MacBook users accuse Apple of overstating standby battery life

MacBook users accuse Apple of overstating standby battery life

MacBook users claim Apple exaggerating standby battery life, resisting repairs

Recently, Apple was criticized by its irate users for deliberately slowing down older iPhone performances so as to get its loyalists buy its latest offering, iPhone 8 or iPhone X. Following the accusation, Apple apologized for battery-related iPhone performance problems and is now offering anyone with an iPhone 6 or later a battery replacement for $29 starting in late January through December 2018 — a discount of $50 from the usual battery replacement cost of $79.

While Apple is trying its best to calm the situation, it appears that this time another product of there is having battery related problem. The issue which was highlighted by VentureBeat reader Nicholas Antoniou, who claimed that some MacBook laptops promising “up to 30 days standby time” are experiencing higher battery drain. The same has been confirmed in the Apple Support Community and other discussion boards. Even the Apple technicians seem reluctant to conduct thorough testing or fix the problem.

Apparently, the average daily power consumption should not exceed 3.3% of the battery charge when a MacBook’s lid is closed for some time. However, some MacBook batteries are consuming between 2-10 times of the actual standby power, resulting in standby time of only 3 to 15 days. Some users claim that even when MacBook is shut down, the daily power consumption is still up to 15%, which is the “normal behavior with the new hardware generation,” according to Apple.

In the case of Antoniou, his 12-inch MacBook consumes 7% of power every day, which is over twice the expected amount, leading to what he describes as “nearly zero charge” after 10 days. Antoniou took his MacBook to an Apple Store, which was under the AppleCare extended warranty, where the technicians performed a battery diagnosis. However, the diagnosis didn’t include the test for standby time, but yet the technicians claimed that the battery had cleared Apple’s tests and would not be replaced, Antoniou said.

When Antoniou contacted Apple’s CEO Tim Cook directly, he was contacted by Apple’s spokesperson Shane Barton, who told him that “”Apple had no problems with the battery,” and even stopped the local Apple store from allowing him to pay for a new battery. When Antoniou suggested that there could be a widespread problem with Apple laptops’ claimed standby life, and questioned Apple’s refusal to honor the MacBook’s extended warranty, he was allegedly told: “If you want to get a lawsuit, come on!”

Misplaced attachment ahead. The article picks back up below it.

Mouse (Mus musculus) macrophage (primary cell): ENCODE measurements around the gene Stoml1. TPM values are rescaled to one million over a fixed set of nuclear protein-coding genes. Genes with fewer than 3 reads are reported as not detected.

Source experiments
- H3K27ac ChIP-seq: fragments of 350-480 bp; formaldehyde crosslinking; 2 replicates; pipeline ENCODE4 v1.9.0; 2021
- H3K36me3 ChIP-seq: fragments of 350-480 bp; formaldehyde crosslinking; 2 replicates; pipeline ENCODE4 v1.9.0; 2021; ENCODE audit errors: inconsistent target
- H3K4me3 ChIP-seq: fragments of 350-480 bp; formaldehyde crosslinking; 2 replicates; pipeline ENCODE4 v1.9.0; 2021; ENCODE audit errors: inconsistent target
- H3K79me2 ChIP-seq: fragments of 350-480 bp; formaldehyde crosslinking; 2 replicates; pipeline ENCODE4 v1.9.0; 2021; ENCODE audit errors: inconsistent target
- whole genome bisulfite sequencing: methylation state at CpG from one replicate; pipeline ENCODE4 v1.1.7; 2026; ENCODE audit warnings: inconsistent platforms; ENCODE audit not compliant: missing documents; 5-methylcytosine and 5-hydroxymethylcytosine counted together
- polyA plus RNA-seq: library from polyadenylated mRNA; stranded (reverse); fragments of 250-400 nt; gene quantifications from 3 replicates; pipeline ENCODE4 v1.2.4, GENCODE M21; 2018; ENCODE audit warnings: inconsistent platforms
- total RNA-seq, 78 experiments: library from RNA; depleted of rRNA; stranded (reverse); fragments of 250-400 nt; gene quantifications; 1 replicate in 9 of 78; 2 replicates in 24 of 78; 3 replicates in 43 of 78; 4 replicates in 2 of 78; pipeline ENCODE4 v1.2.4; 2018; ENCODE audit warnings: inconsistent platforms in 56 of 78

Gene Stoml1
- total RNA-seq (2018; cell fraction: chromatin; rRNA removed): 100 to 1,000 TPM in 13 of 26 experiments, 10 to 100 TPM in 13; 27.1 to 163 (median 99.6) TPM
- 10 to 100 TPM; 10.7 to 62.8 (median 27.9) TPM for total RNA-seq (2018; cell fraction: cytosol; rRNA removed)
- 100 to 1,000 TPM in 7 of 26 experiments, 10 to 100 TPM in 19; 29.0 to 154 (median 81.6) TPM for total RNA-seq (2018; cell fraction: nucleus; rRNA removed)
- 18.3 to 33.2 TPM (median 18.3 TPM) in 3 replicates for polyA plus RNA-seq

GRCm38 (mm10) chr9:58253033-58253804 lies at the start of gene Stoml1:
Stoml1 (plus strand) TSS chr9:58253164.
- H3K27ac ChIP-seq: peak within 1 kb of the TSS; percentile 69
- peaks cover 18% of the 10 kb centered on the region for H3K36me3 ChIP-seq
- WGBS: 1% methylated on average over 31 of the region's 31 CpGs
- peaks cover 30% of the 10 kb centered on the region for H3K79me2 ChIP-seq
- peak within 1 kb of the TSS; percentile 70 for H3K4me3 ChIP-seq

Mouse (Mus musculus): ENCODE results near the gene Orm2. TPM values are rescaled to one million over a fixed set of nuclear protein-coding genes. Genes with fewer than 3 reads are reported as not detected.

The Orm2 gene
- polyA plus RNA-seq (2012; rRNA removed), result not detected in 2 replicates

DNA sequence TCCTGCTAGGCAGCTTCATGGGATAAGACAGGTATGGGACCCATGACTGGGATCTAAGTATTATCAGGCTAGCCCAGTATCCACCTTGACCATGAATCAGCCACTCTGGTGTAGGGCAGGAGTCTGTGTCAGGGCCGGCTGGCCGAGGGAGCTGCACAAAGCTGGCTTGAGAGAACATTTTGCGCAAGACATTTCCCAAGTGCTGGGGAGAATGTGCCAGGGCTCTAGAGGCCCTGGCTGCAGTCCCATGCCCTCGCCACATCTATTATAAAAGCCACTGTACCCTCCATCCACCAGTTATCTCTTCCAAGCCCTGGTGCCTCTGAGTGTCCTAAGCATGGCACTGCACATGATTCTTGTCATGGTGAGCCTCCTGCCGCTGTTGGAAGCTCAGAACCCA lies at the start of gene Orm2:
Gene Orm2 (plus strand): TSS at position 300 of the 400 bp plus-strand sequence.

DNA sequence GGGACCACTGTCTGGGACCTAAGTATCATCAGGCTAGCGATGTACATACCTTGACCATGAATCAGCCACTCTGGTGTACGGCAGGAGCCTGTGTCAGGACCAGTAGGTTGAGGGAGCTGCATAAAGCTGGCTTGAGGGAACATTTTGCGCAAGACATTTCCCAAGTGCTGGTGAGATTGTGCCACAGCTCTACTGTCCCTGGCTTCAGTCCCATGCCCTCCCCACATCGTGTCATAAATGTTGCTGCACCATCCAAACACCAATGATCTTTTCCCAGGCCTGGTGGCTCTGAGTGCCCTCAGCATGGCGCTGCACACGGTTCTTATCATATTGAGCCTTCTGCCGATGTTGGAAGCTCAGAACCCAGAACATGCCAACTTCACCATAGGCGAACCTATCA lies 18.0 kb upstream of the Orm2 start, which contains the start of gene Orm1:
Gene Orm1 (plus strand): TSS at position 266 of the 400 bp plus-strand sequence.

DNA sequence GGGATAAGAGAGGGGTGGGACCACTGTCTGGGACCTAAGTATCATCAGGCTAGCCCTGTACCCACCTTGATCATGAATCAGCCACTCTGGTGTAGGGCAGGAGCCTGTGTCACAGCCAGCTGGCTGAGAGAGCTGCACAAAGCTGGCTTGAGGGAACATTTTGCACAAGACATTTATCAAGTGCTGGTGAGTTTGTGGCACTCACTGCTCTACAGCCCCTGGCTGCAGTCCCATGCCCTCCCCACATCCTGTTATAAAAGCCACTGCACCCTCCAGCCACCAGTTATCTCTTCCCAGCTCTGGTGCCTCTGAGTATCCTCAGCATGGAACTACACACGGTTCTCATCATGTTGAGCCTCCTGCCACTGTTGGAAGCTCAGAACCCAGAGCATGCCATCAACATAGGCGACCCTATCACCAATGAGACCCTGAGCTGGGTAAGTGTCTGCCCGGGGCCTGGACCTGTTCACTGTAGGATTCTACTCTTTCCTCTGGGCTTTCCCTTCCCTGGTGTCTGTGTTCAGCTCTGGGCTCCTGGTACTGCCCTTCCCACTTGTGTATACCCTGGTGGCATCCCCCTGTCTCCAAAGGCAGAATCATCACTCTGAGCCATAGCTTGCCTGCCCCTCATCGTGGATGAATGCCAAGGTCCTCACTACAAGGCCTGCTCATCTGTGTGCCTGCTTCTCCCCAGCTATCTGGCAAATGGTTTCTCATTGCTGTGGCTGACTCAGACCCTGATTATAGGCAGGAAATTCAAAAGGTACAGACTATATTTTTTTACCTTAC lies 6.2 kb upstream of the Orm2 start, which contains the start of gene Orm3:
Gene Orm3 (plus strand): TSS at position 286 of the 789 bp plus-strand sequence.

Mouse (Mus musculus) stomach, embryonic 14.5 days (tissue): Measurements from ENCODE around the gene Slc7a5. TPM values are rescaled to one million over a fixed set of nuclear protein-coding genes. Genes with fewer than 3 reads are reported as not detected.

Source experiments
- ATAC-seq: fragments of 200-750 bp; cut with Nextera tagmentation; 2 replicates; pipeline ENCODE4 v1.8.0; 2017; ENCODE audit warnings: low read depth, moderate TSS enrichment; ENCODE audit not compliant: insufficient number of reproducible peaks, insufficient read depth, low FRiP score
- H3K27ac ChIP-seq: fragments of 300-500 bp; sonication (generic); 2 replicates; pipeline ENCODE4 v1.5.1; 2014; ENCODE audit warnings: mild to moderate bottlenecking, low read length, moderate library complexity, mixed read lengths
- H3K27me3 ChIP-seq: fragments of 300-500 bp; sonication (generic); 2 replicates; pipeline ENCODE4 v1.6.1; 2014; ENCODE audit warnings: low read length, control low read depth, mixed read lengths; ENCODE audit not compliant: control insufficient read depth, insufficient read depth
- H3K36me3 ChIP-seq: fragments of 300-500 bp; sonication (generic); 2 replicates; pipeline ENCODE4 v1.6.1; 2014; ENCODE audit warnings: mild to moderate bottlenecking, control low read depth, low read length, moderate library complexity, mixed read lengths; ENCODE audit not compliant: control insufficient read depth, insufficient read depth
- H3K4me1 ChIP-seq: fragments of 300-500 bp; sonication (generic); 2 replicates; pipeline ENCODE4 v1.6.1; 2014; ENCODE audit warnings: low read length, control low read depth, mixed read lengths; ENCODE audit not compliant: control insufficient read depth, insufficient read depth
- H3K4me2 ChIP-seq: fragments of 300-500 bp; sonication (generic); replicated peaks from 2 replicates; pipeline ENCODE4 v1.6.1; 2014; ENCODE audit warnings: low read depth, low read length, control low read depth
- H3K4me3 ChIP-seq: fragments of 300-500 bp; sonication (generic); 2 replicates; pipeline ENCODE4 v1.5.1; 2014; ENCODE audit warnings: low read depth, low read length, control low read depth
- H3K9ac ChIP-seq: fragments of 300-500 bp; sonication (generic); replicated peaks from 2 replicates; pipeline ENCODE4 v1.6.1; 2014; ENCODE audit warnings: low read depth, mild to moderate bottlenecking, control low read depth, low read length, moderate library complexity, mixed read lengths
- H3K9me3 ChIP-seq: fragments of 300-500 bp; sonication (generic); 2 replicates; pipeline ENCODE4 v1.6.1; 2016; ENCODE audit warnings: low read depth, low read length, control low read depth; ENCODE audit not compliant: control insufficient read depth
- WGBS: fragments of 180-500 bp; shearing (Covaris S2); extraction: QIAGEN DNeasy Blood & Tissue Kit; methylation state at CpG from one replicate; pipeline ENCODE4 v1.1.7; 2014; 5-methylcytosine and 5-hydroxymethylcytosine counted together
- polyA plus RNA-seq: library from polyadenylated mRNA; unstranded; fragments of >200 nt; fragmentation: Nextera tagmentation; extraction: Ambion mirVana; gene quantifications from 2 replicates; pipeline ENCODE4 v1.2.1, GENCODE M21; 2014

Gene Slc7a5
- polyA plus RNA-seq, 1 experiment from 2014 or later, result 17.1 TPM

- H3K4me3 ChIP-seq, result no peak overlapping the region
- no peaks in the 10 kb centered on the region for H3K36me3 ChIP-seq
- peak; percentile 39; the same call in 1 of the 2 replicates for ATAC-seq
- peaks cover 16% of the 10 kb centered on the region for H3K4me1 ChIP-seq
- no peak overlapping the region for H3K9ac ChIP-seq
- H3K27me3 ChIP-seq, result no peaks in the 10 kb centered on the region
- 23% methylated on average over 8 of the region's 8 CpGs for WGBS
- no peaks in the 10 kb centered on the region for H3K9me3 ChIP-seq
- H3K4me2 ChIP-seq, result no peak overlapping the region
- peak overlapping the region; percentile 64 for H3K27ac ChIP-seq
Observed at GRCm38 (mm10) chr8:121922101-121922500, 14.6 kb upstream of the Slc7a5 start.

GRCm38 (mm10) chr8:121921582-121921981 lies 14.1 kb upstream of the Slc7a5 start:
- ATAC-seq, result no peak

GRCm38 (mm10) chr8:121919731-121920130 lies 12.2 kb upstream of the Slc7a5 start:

According to Apple, its 12-inch MacBook battery performance when under active use, includes promises of “10-hour wireless web” and “12-hour iTunes movie playback” but it varies across machines. However, Apple’s claims of “up to 30 days of standby time” usually remains the same for all its laptops. While “upto” may be understood as a definitive warranty in some countries, the promise of a standby period of 0 to 30 days can also be seen as creating an unspoken expectation of performance for nearly 30 days, which is definitely not 3 days, 10 days or even 20.

What is disturbing that Apple’s own forums discussions suggest that AppleCare technicians have been recently referring to 5% of their daily power consumption as “expected behavior”, which means that from an Apple point of view, the 20-day standby time is normal – only equivalent to 66% of advertised performance. This is reportedly “below 80 percent” threshold which usually flunks the battery, qualifying them AppleCare replacement.

Apparently, Apple dropped its iPhone battery diagnostic tests and 80 percent performance threshold after reports of Apple staff refusing to replace “working” iPhone batteries cropped up. They started offering discounted replacement batteries to iPhone users last month instead. However, this precedent for iPhones doesn’t mean Apple will do the same for MacBook users.

So, what is the impact on MacBook users? As Antoniou suggested, the problem is not that being able to immediately resume work after 30 days, but rather trying to resume work on a MacBook that is not used for 10 days, only to find that all of its power is virtually lost as well as all unsaved work.

It’s worth noting that MacBook standby life problems have been reported for many years in Apple’s forums and others, for many years and across different models. Apple has also tried to solve these problems with solutions, such as operating system updates, deletion of errant apps, and disconnection of some attachments, but the result may or may not address a given machine’s issue.

Apple has yet to respond on Antoniou’s case.

Share this post